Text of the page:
Fast reaction through self-reflex
A self-reflex is characterized by the fact that the stimulus site and the responding organ are identical. Most of our own reflexes are protective muscle stretching reflexes in which short muscle stretching - caused, for example, by a reflex hammer or a sudden buckling of the knee joint - leads to a contraction and thus twitching of the affected muscle. Thus, the patellar tendon reflex (PSR) prevents the knee from collapsing suddenly, as the thigh muscle reflexively pushes the lower leg forward and brings us back into balance.
Switching takes place in the spinal cord
With the muscle reflexes, the function of many spinal nerves can be checked, as the nerve excitation from the stimulus site reaches the spinal cord and is directly returned. Since the spinal cord is only a switch, these reflexes are called monosynaptic, they are usually after the muscle or tendon, which is tested: important muscle reflexes are next to the PSR on the leg of the Achilles tendon and adductor reflex, on the arm of biceps and triceps reflex and on the jaw the masseter reflex.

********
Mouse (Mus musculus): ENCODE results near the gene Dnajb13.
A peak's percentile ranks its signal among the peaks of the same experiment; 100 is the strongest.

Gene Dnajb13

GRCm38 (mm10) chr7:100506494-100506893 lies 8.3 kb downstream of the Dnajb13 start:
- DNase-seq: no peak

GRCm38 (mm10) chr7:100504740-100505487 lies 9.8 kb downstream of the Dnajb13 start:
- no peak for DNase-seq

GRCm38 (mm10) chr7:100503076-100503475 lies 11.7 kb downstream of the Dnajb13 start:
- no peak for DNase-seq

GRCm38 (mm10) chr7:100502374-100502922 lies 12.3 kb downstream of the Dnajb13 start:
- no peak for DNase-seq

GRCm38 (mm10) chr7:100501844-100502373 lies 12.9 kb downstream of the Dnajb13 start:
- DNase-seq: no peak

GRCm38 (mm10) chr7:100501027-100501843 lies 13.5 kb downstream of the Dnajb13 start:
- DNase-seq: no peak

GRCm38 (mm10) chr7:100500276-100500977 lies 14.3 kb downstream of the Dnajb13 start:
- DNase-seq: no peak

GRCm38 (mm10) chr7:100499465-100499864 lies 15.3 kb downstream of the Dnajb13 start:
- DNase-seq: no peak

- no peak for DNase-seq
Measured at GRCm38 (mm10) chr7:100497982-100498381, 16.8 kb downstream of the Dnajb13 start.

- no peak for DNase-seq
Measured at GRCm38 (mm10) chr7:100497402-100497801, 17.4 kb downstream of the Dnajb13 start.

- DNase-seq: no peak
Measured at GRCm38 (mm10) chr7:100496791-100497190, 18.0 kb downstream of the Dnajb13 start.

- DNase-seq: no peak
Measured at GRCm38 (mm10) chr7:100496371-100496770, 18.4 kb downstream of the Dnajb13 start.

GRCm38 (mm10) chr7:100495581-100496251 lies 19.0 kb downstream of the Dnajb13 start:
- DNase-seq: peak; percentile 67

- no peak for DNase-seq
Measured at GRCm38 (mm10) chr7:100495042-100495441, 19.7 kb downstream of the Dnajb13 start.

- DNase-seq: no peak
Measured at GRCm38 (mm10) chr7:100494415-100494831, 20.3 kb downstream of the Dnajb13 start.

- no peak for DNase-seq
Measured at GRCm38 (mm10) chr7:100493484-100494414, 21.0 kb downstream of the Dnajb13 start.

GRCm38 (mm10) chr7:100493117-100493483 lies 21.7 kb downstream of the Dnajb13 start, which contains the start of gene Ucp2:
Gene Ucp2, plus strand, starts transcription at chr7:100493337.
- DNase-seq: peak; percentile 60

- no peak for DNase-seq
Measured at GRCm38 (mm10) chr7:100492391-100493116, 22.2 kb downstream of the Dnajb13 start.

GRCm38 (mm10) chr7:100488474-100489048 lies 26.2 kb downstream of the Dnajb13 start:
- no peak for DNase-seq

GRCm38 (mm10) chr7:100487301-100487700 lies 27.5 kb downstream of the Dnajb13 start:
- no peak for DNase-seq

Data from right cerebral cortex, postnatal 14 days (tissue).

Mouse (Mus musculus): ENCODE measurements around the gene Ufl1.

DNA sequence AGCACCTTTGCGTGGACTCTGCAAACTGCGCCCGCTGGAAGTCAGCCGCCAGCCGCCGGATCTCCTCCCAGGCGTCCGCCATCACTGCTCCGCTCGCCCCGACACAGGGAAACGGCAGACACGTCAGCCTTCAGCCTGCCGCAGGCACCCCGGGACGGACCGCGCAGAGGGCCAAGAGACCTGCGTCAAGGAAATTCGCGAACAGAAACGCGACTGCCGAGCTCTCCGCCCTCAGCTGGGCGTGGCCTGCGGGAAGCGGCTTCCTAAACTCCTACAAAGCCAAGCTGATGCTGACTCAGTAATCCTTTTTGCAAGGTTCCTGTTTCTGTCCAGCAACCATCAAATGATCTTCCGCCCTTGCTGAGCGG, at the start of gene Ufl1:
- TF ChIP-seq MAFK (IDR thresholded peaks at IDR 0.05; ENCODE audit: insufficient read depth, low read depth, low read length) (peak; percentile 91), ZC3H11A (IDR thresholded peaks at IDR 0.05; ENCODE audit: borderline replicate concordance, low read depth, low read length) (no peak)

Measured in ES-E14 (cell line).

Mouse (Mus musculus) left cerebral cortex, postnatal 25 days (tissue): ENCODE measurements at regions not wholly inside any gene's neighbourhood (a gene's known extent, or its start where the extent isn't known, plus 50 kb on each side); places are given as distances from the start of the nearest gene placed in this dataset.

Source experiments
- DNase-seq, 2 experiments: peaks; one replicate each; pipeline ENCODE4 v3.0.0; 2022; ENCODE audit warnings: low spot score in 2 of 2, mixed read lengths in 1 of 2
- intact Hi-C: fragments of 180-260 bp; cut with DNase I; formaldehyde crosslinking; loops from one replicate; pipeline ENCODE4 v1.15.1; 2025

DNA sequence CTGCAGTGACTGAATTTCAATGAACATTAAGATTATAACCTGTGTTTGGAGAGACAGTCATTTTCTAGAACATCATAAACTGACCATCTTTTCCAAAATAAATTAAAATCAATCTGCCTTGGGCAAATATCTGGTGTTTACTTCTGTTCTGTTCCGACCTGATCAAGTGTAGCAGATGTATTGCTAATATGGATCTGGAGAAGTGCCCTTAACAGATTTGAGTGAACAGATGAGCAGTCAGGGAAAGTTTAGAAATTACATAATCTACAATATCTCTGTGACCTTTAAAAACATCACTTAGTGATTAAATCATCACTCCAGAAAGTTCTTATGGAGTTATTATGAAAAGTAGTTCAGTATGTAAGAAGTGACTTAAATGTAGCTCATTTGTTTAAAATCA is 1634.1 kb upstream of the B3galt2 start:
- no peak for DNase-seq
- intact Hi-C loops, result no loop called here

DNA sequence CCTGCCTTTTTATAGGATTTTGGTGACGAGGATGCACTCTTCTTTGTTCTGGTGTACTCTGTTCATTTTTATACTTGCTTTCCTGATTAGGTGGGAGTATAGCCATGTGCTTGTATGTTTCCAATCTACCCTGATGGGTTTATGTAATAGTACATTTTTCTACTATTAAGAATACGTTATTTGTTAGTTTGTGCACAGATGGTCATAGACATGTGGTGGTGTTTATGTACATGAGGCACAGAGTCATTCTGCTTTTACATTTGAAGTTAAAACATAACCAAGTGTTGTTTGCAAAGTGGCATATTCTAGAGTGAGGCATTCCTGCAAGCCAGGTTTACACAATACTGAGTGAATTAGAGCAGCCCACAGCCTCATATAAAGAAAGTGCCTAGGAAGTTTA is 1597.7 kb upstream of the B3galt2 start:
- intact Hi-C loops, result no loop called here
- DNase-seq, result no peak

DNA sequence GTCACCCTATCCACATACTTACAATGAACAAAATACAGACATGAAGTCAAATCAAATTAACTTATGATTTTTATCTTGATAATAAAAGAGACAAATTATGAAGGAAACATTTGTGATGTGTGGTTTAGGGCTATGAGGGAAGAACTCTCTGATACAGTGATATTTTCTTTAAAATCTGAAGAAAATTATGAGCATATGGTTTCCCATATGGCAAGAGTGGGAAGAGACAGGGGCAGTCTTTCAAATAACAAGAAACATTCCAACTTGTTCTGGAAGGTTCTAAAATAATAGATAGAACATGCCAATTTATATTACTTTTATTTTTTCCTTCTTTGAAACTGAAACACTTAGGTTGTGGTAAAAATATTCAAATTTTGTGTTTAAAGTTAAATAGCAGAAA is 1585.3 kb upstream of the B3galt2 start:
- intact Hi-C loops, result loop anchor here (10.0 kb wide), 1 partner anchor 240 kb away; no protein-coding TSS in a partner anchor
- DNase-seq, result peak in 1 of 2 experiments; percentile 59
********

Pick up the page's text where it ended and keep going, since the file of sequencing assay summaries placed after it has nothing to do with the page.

In addition, there are many others that provide detailed neurological examination to determine whether there is damage to individual nerve tracts (individual reflexes absent) or whether there is a general nervous dysfunction (no or increased reflexes present).
Reaction to detours due to extraneous reflex
In the more complex polysynaptic extraneous reflex, the stimulus leads to a nervous switch in the spinal cord and the nerve excitation is switched over to other organs, which then react to the stimulus.
In clinical practice, the pupil reflex is checked, especially in suspected brain damage, which leads to a narrowing of the pupil when light enters the eye (optic nerve is irritated) (pupil fibers react). Since the reaction of the pupils in the brain is coupled with each other, usually both pupils contract, even if only one eye is exposed to the light. With massive brain damage and brain death, this reflex is no longer present.